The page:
A pediatric shot for respiratory syncytial virus (RSV) may not be covered as a free routine vaccine; hospitals fail to comply with payment transparency rules; the fate of abortion pills is in the hands of conservative judges
RSV Shot Technicality Could Disproportionately Affect Low-Income Children]
A glitch in congressional language could make it difficult for children of low-income and minority families to get the immunization shot for respiratory syndical virus (RSV), according to Kaiser Health News. Since 1994, free, routine vaccination has been a childhood entitlement under the Vaccines for Children Program. However, the 1993 law that created this program did not specifically include antibody shots, leaving the CDC to assess whether nirsevimab, a monoclonal antibody neutralizer under review with the FDA, qualifies under the Vaccines for Children Program.
Only a Quarter of Hospitals in Full Transparency Compliance, Study Finds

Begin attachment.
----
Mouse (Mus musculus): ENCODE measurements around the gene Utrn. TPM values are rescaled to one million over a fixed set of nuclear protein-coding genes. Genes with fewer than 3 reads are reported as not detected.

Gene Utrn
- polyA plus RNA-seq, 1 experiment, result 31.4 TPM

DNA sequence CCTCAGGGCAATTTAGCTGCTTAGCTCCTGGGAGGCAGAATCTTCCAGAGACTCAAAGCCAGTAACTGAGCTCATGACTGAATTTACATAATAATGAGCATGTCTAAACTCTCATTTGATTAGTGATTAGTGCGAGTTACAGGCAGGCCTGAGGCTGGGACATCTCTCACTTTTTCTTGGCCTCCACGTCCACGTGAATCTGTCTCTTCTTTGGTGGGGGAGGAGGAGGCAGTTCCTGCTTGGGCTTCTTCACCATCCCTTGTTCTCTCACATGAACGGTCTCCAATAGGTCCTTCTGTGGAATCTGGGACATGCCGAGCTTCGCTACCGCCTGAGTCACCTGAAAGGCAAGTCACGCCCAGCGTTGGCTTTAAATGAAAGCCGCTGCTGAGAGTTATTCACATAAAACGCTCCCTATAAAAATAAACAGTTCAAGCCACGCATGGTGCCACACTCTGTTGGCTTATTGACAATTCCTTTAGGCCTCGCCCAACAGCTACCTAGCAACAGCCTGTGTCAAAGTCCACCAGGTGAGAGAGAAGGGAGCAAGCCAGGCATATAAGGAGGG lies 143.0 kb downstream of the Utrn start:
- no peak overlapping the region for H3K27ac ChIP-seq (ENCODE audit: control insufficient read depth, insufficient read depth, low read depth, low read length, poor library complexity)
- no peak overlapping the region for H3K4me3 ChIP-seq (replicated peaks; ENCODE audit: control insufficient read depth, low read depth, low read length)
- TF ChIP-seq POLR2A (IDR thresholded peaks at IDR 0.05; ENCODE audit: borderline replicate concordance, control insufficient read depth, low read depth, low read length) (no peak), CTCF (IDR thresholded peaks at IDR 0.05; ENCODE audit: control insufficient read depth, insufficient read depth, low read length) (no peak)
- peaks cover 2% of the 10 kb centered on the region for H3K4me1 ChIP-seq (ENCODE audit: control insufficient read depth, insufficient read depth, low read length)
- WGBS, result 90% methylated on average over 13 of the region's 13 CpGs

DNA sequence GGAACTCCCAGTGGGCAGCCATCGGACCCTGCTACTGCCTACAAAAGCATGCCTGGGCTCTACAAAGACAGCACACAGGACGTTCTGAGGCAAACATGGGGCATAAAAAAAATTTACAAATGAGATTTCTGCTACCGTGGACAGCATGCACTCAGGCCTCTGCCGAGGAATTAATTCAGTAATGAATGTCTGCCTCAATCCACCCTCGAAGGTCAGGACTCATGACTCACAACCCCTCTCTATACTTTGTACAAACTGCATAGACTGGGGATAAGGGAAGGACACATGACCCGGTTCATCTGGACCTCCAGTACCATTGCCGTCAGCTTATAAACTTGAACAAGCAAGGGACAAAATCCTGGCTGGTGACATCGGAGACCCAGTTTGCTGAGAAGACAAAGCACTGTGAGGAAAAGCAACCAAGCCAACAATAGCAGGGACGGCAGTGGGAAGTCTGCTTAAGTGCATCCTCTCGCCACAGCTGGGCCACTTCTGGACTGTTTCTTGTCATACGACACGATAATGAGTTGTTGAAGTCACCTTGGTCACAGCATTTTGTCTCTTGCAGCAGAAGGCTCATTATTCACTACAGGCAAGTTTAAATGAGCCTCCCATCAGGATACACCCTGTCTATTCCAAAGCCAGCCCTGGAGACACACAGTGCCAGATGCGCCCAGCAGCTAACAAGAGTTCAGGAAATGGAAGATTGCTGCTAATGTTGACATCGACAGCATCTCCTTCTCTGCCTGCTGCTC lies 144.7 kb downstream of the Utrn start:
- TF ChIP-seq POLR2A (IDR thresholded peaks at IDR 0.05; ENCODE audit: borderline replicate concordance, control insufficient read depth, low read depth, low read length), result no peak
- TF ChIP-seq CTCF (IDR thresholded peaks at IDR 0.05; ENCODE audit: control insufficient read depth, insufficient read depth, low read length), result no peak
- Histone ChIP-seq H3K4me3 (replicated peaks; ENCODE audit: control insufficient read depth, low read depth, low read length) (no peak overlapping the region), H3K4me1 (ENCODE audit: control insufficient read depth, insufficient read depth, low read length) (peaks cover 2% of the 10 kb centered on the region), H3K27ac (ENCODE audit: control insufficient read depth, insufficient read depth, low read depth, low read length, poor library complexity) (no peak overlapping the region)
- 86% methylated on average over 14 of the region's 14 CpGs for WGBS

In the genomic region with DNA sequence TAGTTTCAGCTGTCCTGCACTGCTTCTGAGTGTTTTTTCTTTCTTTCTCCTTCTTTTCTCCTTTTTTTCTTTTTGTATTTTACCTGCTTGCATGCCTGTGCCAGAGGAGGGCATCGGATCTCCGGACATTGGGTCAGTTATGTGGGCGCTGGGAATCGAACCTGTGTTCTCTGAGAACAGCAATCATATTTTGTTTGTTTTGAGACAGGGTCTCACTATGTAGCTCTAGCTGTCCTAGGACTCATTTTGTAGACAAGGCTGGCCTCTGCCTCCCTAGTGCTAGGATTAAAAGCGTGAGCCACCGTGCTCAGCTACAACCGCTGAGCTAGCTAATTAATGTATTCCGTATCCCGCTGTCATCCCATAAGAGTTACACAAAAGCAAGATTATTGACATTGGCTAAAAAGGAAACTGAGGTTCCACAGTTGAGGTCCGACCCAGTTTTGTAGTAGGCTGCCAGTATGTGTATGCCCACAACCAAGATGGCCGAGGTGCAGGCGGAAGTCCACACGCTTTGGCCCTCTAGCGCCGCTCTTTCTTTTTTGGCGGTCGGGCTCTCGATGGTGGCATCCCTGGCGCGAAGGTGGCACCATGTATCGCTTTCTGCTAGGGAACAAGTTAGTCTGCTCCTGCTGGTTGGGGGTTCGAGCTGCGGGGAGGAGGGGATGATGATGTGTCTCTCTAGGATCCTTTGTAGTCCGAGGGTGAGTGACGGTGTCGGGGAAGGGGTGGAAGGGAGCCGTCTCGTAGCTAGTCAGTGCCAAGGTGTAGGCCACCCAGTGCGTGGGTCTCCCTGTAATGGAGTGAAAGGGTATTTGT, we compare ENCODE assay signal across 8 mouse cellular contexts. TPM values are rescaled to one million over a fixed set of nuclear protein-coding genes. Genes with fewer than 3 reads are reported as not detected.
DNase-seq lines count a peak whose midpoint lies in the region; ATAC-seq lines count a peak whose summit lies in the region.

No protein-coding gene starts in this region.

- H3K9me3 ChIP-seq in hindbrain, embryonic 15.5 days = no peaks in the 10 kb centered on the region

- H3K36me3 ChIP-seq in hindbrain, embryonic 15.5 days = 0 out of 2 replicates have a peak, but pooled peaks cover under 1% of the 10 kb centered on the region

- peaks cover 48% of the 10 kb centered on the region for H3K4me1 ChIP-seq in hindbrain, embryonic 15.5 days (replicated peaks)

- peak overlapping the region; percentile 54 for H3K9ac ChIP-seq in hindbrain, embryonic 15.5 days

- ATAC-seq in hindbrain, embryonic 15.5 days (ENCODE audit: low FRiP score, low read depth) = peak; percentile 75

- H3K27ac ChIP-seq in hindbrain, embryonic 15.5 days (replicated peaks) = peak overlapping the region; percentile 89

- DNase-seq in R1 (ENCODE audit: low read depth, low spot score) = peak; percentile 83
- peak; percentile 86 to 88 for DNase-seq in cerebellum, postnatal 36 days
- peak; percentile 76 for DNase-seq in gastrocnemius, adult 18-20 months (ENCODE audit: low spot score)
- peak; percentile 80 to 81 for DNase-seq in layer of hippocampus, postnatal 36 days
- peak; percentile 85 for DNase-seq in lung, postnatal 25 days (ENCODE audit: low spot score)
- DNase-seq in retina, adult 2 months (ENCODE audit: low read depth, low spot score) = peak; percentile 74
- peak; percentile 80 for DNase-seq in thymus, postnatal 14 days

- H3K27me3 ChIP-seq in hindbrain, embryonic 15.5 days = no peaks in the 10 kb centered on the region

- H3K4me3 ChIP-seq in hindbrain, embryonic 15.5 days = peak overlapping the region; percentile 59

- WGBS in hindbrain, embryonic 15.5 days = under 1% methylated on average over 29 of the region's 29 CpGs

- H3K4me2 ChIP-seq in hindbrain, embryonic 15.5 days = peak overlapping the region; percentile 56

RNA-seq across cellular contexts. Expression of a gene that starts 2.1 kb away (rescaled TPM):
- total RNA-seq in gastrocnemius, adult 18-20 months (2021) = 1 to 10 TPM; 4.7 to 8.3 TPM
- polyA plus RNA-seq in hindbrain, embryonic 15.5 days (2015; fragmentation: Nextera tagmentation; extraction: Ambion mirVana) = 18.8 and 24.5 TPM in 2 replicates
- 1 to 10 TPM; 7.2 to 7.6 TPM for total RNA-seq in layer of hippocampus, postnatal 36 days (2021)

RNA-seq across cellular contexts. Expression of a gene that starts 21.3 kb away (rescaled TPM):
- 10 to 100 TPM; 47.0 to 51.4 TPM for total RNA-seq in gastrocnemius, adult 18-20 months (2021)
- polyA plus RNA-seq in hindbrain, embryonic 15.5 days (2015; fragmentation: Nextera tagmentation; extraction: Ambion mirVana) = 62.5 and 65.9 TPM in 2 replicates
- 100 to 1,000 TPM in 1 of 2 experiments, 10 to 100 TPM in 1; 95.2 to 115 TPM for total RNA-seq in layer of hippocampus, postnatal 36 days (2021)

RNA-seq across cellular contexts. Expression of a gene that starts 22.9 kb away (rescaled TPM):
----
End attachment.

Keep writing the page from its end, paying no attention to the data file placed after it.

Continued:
Out of a total of 2000 hospitals, only a quarter (24.5%) of hospitals were in full compliance with transparency rules, according to AXIOS. Just over half of the hospitals clearly posted negotiated prices with payers and plans, while the rest failed to meet the study’s compliance standards due to missing or incomplete data. Patient Rights Advocate, who led this study, has sent Congress and Biden’s administration team letters, offering suggestions for improvement and enforcement.
Conservative Lawsuit Aims to Ban Abortion Pills, Nationwide
Texas conservative groups push to ban the abortion pill, mifepristone, across the entire country through a lawsuit, according to The Washington Post. Although this lawsuit has been widely criticized as being rooted in baseless arguments, abortion rights activists and some members of the Biden administration are concerned that this case is likely to be decided entirely by conservative judges, who may try to restrict abortion access, especially in states where abortion is still legal. The Justice Department has warned that banning abortion pills nationwide would be catastrophic to the US health care system.